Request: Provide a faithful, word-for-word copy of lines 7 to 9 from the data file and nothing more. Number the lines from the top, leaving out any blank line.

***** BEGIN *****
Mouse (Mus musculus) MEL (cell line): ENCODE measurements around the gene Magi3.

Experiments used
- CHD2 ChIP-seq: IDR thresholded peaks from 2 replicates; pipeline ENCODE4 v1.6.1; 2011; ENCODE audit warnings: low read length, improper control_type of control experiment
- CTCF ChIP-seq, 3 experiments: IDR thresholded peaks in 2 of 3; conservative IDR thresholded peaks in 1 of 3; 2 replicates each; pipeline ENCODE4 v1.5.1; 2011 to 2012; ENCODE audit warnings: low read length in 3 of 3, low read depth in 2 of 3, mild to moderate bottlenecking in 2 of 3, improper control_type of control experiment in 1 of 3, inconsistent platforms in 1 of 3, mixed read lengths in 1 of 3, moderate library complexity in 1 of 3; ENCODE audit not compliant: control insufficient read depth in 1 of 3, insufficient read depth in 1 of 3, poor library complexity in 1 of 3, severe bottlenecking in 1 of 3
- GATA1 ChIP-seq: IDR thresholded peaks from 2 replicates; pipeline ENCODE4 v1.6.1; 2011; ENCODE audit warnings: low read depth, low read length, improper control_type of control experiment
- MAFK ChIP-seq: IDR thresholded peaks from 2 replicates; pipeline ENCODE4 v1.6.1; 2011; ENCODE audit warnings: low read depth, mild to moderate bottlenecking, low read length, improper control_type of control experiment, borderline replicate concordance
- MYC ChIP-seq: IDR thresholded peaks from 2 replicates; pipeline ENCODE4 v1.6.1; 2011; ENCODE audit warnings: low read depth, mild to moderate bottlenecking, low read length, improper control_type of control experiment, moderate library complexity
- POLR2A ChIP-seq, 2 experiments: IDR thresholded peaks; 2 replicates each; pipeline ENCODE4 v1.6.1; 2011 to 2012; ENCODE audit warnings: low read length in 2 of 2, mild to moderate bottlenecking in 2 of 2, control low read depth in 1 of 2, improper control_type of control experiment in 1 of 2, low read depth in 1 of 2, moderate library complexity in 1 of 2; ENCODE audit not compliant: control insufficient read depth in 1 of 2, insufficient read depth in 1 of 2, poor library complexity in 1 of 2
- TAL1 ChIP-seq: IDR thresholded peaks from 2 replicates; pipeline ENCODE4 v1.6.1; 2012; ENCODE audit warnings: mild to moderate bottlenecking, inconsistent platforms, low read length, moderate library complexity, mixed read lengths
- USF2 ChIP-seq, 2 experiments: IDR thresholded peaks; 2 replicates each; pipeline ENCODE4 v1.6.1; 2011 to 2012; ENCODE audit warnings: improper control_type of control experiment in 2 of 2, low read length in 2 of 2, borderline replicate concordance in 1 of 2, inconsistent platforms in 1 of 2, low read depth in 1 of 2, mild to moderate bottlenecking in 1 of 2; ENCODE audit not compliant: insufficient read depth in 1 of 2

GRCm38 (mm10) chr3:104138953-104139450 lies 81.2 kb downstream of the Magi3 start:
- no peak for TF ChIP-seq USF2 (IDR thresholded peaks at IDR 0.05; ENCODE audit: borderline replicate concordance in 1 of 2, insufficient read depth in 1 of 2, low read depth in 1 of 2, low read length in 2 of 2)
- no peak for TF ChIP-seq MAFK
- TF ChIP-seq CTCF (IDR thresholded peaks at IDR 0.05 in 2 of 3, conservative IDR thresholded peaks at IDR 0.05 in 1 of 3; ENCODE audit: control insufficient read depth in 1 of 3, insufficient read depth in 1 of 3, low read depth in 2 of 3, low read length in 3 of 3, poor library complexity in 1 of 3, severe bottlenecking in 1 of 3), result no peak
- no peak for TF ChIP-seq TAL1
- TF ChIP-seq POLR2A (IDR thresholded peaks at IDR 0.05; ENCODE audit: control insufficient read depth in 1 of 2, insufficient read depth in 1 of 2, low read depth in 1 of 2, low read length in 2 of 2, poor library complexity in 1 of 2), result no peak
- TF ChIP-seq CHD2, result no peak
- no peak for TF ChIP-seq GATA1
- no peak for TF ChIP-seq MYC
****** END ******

- MYC ChIP-seq: IDR thresholded peaks from 2 replicates; pipeline ENCODE4 v1.6.1; 2011; ENCODE audit warnings: low read depth, mild to moderate bottlenecking, low read length, improper control_type of control experiment, moderate library complexity
- POLR2A ChIP-seq, 2 experiments: IDR thresholded peaks; 2 replicates each; pipeline ENCODE4 v1.6.1; 2011 to 2012; ENCODE audit warnings: low read length in 2 of 2, mild to moderate bottlenecking in 2 of 2, control low read depth in 1 of 2, improper control_type of control experiment in 1 of 2, low read depth in 1 of 2, moderate library complexity in 1 of 2; ENCODE audit not compliant: control insufficient read depth in 1 of 2, insufficient read depth in 1 of 2, poor library complexity in 1 of 2
- TAL1 ChIP-seq: IDR thresholded peaks from 2 replicates; pipeline ENCODE4 v1.6.1; 2012; ENCODE audit warnings: mild to moderate bottlenecking, inconsistent platforms, low read length, moderate library complexity, mixed read lengths